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Unformatted text preview: MA527: MIDTERM EXAM #1 (SEPTEMBER 23, 2008) Solution of Problem #1. First, check the “zero” element, that is, let a function f ( x ) = 0 , ≤ x ≤ 1. In this case, f (0) = 0. Therefore, if a 6 = 0 in the definition of V , then f ( x ) / ∈ V . So, V is not a vector space if a 6 = 0. If a = 0, then the function f ( x ) = 0 belongs to the space because it is continuous and f (0) = 0 = a . Let g ( x ) ∈ V , that is g ( x ) is continuous and g (0) = 0. Then g ( x ) is also continuous and g (0) = 0, so g ( x ) ∈ V . And αg ( x ) is continous and αg (0) = α · 0 = 0, and belongs to V . Let another function h ( x ) be continuous with h (0) = 0, that is, h ( x ) ∈ V . Then g ( x ) + h ( x ) is still continuous and g (0) + h (0) = 0, and g ( x ) + h ( x ) ∈ V . So, V is a vector space if a = 0. Solution to Problem #2. A = 2  1 3  1 4  1 1  1 → 1  1 2  1 3  1 4  1 This is done by simply exchanging rows. After dividing the 2nd row by 2, 3rd row by 3, and 4th row by 4, we obtain 1  1 1  1 2...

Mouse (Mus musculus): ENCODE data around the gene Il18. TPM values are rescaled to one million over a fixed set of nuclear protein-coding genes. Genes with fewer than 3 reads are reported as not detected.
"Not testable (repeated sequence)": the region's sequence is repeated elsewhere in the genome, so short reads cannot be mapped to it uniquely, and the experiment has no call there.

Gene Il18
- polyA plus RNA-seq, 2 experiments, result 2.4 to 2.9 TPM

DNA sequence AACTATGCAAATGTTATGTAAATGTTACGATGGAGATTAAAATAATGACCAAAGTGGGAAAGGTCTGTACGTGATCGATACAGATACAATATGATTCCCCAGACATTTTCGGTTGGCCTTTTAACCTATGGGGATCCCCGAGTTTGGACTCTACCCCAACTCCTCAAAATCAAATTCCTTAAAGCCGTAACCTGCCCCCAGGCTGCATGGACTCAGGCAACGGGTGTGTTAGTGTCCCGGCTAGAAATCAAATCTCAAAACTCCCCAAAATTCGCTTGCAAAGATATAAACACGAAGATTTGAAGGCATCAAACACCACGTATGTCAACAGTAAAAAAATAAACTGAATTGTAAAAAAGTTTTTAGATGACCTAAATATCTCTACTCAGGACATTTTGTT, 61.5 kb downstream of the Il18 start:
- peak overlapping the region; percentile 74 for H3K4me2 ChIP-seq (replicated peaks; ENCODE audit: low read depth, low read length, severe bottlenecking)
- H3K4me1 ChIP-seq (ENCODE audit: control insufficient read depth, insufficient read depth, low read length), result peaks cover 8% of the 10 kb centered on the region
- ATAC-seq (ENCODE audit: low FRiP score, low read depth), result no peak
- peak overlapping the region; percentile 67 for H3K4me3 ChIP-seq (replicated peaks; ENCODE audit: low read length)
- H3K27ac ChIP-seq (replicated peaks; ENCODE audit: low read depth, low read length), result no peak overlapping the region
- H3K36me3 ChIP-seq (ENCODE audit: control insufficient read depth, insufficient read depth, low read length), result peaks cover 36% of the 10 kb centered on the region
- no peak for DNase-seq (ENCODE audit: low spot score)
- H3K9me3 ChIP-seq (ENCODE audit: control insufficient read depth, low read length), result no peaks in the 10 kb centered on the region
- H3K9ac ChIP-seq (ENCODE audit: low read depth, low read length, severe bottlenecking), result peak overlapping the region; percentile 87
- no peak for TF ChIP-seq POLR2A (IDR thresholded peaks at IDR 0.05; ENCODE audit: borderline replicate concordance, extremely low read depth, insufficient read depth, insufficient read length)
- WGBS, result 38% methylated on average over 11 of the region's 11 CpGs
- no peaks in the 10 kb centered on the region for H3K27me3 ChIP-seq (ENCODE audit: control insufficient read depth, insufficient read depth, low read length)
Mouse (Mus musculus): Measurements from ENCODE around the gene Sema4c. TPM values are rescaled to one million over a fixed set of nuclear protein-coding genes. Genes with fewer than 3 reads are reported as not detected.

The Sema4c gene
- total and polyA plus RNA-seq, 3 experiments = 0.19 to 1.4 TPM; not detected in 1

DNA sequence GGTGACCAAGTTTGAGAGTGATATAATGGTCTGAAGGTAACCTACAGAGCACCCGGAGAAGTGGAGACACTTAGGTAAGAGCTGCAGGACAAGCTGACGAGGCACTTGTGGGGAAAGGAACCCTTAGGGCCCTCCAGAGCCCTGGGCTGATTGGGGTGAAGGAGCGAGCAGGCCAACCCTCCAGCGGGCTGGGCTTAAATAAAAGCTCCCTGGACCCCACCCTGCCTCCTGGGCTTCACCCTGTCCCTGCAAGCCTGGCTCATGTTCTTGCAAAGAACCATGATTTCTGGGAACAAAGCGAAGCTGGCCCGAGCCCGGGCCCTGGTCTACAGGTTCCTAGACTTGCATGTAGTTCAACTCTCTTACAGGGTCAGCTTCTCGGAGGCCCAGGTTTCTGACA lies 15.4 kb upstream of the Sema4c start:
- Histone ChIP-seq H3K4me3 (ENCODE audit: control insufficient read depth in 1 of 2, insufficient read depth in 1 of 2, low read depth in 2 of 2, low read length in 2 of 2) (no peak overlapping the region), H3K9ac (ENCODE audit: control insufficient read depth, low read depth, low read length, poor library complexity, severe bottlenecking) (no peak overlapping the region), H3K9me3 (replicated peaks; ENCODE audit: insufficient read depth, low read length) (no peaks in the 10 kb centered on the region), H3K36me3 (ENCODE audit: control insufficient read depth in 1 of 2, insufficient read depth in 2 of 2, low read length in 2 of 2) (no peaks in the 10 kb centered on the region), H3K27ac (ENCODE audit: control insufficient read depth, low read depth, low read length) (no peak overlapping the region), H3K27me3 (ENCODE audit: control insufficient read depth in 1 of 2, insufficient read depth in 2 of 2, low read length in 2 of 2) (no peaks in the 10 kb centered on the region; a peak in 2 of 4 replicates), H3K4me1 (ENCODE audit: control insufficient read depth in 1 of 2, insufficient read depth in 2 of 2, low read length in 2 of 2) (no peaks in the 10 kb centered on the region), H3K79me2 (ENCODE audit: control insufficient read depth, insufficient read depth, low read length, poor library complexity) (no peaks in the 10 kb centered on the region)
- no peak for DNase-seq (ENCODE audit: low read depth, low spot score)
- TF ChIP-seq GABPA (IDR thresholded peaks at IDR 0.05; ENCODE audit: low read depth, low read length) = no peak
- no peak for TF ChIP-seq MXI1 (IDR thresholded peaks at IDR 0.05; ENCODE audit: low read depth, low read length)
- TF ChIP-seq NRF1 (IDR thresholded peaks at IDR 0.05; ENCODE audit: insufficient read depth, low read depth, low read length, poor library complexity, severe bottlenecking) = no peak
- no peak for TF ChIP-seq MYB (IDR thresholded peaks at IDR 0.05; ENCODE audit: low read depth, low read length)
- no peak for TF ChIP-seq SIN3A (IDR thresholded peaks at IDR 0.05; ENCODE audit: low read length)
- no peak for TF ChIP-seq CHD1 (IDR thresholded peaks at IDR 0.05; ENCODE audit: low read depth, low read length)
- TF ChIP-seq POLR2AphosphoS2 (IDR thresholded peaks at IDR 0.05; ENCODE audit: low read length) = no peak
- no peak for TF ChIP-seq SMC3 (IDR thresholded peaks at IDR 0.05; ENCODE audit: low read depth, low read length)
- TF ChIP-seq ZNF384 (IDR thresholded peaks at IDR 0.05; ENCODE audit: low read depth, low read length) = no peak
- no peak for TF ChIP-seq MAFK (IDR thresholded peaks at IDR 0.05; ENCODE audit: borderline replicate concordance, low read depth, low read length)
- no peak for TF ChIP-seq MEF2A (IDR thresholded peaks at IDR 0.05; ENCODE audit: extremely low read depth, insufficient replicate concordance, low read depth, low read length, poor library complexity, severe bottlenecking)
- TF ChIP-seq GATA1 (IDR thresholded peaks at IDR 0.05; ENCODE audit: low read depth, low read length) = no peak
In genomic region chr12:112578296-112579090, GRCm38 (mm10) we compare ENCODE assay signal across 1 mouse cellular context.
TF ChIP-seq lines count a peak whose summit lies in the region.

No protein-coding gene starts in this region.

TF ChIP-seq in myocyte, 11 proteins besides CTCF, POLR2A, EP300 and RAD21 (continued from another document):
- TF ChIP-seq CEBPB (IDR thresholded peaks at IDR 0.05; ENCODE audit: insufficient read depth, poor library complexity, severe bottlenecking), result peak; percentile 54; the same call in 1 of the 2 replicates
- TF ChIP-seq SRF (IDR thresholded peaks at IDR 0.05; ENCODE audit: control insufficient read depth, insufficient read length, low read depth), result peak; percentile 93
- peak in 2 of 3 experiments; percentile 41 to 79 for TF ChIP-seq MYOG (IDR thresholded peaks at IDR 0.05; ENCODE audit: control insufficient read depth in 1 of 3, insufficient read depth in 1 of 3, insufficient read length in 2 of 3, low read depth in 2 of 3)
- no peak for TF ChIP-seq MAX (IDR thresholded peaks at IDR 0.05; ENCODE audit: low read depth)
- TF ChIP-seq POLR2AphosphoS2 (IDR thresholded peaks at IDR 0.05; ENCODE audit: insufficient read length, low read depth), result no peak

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 Spring '08
 WEITSMAN
 Advanced Math, Vector Space, Eigenvalue, eigenvector and eigenspace, BMW Sports Activity Series, free variables

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